LIFE AS TRAUMA by Sarah Z.  Mitić
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LIFE AS TRAUMA

The Wartime Journals of an Anesthesiologist
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KIRKUS REVIEW

A war doctor shares her battlefront journals of aiding military and civilian casualties during the 1990s Balkan wars.

Belgrade-born Serbian physician, anesthesiologist, and debut author Mitić’s time as a trauma physician after the historic breakup of Yugoslavia is on brilliant display in these meticulous journals. Her journey began when she heard about the war in Yugoslavia while vacationing with her husband and two small daughters in Greece in 1991. “The people in Krajina are fighting for their lives and they need help desperately,” wrote the determined Mitić, who rushed home to Smederevo to make plans to travel to the war-torn region of Knin—even though her mother and brother both disapproved. She arrived in Knin the next year and began working immediately at a hospital where “the wounded, the dying, and the dead are arriving from all directions.” At this early point in Mitić’s powerful narrative, she begins incorporating stories and profiles of the medical rescue staff and of the grisly casualties. As explosions reverberated throughout the region, and civilian anger and confusion at the disintegrating multinational army seethed, she saved lives—Croatian children, countless anguished soldiers, a suicidal young mother. Her humanitarian determination kept her working in the hospital despite exhaustion and sleep deprivation. Further travels brought her to a Kosovo clinic, where there was tension with arrogant Albanian staff; and to central Croatia, where “life [was] disappearing fast.” Mitić struggled to manage casualties while ensuring her own safety, harrowingly depicted in an account of an assault by an agitated sniper. The final section finds the author back at home dealing with a catastrophic personal tragedy. At times, the book’s graphic depiction of violence and bloodshed can be arduous to read. However, Mitić shows a knack for relating vivid details of the wounded, of families’ suffering, and of her devoted colleagues. She also unflinchingly sketches her own extended family’s haunted history. Readers interested in the strife and unrest of the Balkan region, its divergent politics and populations, and the plights of its refugees will find Mitić’s narrative illuminating.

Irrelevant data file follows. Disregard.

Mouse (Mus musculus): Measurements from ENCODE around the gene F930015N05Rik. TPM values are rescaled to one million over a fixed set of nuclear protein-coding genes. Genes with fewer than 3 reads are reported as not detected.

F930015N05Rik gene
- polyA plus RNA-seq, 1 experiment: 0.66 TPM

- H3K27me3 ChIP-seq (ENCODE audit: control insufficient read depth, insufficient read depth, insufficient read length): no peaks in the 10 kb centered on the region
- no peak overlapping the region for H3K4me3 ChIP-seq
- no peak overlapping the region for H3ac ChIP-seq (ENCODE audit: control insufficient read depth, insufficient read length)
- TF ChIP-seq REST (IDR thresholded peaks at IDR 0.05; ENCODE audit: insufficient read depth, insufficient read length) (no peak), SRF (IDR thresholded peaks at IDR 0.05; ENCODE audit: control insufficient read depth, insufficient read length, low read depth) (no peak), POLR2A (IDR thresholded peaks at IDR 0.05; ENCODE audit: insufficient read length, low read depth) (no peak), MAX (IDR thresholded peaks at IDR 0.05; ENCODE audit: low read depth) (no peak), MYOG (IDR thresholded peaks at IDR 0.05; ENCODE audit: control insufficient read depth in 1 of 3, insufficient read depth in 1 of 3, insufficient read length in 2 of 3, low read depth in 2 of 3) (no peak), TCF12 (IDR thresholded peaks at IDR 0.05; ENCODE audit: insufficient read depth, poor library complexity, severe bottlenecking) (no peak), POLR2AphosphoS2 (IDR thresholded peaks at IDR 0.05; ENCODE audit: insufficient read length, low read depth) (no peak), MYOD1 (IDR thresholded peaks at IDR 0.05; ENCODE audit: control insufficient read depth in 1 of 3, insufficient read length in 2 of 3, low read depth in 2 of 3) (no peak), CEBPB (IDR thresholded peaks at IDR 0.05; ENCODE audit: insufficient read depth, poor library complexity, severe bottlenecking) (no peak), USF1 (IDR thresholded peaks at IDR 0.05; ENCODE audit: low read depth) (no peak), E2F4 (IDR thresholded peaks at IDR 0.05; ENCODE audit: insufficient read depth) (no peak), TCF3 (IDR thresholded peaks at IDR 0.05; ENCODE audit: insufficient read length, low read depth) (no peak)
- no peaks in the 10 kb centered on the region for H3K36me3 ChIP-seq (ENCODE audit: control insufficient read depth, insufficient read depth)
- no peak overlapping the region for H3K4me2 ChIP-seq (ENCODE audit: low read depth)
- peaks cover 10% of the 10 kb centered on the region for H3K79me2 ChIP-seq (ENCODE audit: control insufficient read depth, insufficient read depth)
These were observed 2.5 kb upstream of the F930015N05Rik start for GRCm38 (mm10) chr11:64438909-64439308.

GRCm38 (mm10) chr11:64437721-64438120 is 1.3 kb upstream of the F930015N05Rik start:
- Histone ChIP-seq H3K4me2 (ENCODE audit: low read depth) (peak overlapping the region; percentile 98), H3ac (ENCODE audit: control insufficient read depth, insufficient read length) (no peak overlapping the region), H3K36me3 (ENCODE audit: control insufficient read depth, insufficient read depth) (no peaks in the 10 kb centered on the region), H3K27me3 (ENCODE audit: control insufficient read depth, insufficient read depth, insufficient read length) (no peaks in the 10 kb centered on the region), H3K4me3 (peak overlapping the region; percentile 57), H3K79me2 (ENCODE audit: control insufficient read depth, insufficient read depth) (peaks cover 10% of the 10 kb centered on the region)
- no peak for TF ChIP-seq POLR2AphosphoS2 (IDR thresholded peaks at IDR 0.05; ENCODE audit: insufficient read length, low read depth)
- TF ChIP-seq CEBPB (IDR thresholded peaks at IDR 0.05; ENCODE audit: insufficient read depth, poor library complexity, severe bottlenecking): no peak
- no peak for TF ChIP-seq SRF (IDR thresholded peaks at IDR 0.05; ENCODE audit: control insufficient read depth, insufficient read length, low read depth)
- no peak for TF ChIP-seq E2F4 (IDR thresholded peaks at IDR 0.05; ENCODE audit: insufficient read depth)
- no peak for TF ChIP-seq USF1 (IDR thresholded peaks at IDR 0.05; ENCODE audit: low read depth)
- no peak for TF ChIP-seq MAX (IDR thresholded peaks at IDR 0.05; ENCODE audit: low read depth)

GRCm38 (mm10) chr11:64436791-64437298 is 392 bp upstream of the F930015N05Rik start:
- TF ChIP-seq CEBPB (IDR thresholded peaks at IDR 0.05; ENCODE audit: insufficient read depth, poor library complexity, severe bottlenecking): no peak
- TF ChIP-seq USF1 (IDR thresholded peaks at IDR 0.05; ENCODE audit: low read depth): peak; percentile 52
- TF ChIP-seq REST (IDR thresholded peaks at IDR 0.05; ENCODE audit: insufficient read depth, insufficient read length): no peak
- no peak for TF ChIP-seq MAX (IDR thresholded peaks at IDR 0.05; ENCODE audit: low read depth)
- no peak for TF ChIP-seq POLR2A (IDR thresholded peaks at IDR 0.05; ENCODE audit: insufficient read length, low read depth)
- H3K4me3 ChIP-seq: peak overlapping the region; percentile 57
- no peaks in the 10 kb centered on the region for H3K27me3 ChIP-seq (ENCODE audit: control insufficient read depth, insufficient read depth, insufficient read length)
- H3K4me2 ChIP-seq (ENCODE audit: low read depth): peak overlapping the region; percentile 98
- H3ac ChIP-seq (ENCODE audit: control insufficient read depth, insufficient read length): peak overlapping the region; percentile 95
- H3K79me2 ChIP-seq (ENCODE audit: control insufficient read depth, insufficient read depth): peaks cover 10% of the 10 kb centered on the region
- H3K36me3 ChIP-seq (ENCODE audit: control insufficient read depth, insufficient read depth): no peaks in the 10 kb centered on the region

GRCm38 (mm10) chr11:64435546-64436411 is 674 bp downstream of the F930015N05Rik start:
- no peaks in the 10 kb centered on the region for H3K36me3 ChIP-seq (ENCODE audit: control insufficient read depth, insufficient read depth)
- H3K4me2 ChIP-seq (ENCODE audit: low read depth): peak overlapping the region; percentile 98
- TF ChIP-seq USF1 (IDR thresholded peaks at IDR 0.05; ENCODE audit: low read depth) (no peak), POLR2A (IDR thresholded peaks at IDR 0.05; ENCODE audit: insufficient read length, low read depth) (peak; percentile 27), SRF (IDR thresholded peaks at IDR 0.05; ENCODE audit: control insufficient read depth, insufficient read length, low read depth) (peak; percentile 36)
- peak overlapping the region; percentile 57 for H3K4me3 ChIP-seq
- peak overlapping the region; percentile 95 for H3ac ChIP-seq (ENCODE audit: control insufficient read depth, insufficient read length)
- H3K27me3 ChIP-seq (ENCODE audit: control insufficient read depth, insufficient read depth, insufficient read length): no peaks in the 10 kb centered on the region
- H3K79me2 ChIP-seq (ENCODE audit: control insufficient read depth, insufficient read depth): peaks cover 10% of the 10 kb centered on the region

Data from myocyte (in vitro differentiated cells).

A commanding chronicle of focused leadership and admirable humanity.

ISBN: 978-0-9709198-6-1
Page count: 354pp
Publisher: Unwritten History, Inc.
Program: Kirkus Indie
Review Posted Online:
Kirkus Reviews Issue: May 1st, 2019




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